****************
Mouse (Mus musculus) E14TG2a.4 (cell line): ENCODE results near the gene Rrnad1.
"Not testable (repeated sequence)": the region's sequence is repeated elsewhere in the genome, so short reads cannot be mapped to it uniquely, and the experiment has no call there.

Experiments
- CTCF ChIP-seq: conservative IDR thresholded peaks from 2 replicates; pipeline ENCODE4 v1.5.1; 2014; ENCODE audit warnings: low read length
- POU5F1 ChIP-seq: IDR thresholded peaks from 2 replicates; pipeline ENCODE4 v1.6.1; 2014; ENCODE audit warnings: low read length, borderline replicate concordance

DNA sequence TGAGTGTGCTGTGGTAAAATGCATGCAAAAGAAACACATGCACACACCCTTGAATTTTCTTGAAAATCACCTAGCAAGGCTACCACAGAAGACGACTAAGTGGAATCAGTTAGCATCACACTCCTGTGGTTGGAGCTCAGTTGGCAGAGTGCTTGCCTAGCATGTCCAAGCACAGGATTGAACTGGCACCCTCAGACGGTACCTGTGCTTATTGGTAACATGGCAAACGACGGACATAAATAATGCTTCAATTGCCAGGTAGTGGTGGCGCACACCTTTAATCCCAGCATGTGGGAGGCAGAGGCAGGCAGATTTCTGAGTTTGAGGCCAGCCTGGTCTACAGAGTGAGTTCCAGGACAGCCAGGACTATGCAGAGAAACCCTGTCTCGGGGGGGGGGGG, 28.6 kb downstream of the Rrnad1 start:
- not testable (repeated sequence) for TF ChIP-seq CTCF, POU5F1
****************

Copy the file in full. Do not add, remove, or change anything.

Mouse (Mus musculus) E14TG2a.4 (cell line): ENCODE results near the gene Rrnad1.
"Not testable (repeated sequence)": the region's sequence is repeated elsewhere in the genome, so short reads cannot be mapped to it uniquely, and the experiment has no call there.

Experiments
- CTCF ChIP-seq: conservative IDR thresholded peaks from 2 replicates; pipeline ENCODE4 v1.5.1; 2014; ENCODE audit warnings: low read length
- POU5F1 ChIP-seq: IDR thresholded peaks from 2 replicates; pipeline ENCODE4 v1.6.1; 2014; ENCODE audit warnings: low read length, borderline replicate concordance

DNA sequence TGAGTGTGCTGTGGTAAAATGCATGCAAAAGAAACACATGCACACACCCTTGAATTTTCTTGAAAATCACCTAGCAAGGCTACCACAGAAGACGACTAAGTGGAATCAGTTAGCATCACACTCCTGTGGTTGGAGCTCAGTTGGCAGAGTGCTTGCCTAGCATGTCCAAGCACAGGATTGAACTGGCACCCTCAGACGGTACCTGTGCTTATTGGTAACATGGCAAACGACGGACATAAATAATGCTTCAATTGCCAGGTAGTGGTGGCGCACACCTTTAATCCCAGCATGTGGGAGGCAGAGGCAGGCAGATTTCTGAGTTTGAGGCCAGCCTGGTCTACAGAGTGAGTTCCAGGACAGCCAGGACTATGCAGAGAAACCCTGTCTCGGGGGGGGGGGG, 28.6 kb downstream of the Rrnad1 start:
- not testable (repeated sequence) for TF ChIP-seq CTCF, POU5F1